Yesterday I attended a conference here in Chicago called Tech Talk. It was exciting to see so many great things going on in our district and it gave me a sense of hope, at least for the schools who have access to technology. Hopefully the board will find a way to tap the wonderful talent that I saw yesterday and go with a “grow your own” type program. (I’m also hoping that they are developing a long term plan for meaningful and supported use of technology not just plunking kids in a lab to do adaptive math test prep.)
Alan November was the keynote speaker. He seems like a bit of a troublemaker and I really like that about him. He had some very inspirational things to say and one of the thoughts that caught my attention was the idea of control. He said that “Teachers are experiencing a loss of control” when it comes to information. How true. Given the wide variety of tools and resources on the internet students can have access to knowledge 24 hours a day.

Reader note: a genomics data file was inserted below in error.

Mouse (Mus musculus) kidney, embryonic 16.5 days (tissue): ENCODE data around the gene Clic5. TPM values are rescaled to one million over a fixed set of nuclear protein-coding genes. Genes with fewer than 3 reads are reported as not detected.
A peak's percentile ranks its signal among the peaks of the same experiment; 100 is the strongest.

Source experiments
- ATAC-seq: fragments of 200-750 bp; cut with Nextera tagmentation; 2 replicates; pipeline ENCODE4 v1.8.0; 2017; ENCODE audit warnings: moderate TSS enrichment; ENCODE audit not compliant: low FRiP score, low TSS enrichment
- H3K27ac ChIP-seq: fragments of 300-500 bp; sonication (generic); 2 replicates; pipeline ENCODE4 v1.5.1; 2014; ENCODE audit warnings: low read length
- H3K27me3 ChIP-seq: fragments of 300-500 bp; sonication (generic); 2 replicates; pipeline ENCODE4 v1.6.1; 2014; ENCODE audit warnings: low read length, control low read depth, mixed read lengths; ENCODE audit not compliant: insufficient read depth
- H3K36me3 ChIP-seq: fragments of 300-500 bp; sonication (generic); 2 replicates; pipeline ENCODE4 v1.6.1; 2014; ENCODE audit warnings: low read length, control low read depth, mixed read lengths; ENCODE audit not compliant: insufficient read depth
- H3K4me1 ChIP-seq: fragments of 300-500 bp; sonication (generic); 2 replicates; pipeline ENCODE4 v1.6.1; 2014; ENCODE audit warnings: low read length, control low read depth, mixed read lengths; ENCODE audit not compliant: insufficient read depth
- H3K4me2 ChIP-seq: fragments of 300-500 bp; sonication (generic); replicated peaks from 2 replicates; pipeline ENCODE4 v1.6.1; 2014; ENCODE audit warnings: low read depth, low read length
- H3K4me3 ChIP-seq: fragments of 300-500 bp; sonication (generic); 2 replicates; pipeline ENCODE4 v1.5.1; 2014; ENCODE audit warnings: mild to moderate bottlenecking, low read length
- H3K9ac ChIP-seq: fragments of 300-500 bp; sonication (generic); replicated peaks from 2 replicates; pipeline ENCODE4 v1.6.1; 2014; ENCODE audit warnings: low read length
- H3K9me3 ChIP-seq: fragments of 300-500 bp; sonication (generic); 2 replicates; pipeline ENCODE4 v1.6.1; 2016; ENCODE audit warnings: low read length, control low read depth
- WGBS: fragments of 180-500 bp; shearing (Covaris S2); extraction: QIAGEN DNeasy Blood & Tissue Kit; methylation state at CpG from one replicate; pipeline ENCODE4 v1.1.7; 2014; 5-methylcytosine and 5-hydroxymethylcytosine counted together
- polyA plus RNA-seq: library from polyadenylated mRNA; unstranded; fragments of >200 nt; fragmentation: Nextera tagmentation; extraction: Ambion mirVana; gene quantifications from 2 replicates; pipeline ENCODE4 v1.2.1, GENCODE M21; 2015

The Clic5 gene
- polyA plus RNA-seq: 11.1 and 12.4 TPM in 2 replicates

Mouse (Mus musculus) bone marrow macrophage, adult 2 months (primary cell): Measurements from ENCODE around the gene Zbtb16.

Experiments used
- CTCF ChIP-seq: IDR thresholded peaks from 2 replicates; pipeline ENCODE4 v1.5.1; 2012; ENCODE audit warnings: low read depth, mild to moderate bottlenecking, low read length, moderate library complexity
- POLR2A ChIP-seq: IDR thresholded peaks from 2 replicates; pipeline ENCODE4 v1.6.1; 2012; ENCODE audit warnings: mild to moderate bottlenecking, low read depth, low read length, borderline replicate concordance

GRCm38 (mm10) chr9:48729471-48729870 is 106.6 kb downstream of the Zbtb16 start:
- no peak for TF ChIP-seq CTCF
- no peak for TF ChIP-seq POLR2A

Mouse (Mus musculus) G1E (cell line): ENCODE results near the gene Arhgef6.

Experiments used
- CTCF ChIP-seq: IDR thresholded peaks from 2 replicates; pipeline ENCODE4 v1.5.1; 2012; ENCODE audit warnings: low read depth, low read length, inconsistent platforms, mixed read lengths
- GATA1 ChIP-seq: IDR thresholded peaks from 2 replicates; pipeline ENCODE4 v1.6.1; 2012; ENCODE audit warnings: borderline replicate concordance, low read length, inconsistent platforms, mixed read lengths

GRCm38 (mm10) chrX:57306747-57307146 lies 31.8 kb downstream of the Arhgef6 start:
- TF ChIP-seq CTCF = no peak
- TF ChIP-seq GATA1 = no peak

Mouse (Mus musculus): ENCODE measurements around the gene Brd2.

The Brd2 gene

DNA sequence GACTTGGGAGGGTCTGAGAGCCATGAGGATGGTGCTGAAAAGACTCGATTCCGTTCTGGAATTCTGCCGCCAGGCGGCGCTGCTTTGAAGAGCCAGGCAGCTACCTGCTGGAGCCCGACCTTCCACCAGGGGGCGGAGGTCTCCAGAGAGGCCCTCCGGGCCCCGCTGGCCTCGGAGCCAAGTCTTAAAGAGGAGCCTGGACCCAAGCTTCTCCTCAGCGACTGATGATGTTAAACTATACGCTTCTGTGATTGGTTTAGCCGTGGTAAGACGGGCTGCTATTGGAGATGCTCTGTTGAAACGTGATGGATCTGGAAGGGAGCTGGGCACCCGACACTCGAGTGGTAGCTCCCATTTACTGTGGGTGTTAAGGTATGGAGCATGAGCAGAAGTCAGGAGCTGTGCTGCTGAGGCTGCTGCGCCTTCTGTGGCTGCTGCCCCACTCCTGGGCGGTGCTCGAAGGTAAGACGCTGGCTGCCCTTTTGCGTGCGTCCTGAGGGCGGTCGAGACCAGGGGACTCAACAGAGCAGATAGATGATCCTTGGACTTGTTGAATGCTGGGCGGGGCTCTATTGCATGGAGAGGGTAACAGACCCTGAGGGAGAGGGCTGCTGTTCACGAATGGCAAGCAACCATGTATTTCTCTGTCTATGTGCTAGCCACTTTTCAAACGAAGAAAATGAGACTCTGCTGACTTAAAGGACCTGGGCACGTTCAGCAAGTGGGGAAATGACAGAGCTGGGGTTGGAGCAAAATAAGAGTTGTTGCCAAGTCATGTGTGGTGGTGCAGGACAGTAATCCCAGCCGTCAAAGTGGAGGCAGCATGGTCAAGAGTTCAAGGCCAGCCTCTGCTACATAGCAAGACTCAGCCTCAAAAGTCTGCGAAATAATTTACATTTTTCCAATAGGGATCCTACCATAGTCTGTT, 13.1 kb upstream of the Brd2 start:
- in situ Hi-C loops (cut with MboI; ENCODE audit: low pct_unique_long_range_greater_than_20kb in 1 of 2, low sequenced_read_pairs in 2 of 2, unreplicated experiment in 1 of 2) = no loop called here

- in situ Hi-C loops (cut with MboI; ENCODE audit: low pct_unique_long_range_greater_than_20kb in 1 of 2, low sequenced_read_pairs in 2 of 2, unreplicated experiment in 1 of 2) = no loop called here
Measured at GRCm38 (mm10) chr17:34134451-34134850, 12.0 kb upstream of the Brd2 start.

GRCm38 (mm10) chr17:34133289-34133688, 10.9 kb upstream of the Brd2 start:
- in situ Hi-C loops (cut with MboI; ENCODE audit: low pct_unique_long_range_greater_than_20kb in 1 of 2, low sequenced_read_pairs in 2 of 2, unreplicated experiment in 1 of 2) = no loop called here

I think that loss of control is a very deep fear for many teachers. A lot of teachers think that if they aren’t in “control” they aren’t really teaching. But what we need to do is redefine what control looks like. Maybe lose the word control all together. Words like guide, coach, and curator seem much better descriptions of what a teacher is today.
I attended another session with Mr. November where he talked about the flipped classroom. This always puzzles me because in Elementary we never have lectured to kids and then assigned the practice for homework. I think I have an idea of what it might look like for us but I’m still sorting through that process.
One thing he did talk about was game theory and the idea of near immediate feedback on progress. He also said that games give kids an opportunity to get an A at the last minute whereas in school we keep track of all of your failures and never let you forget them. Now there’s some food for thought.
A few other highlights:
Check out the WONDERFUL prezi presentation by four teachers from the National Teachers Academy including fellow blogger Jennie Magiera. They have some great examples that show how they are breaking down and building up education using iPads in the classroom. I especially enjoyed music teacher Holly Mullenix-Stack’s section because I don’t teach music and everything she talked about was new and different to me. They also got me thinking about how I can leverage the power of teacher created videos to make my thinking processes clear for students.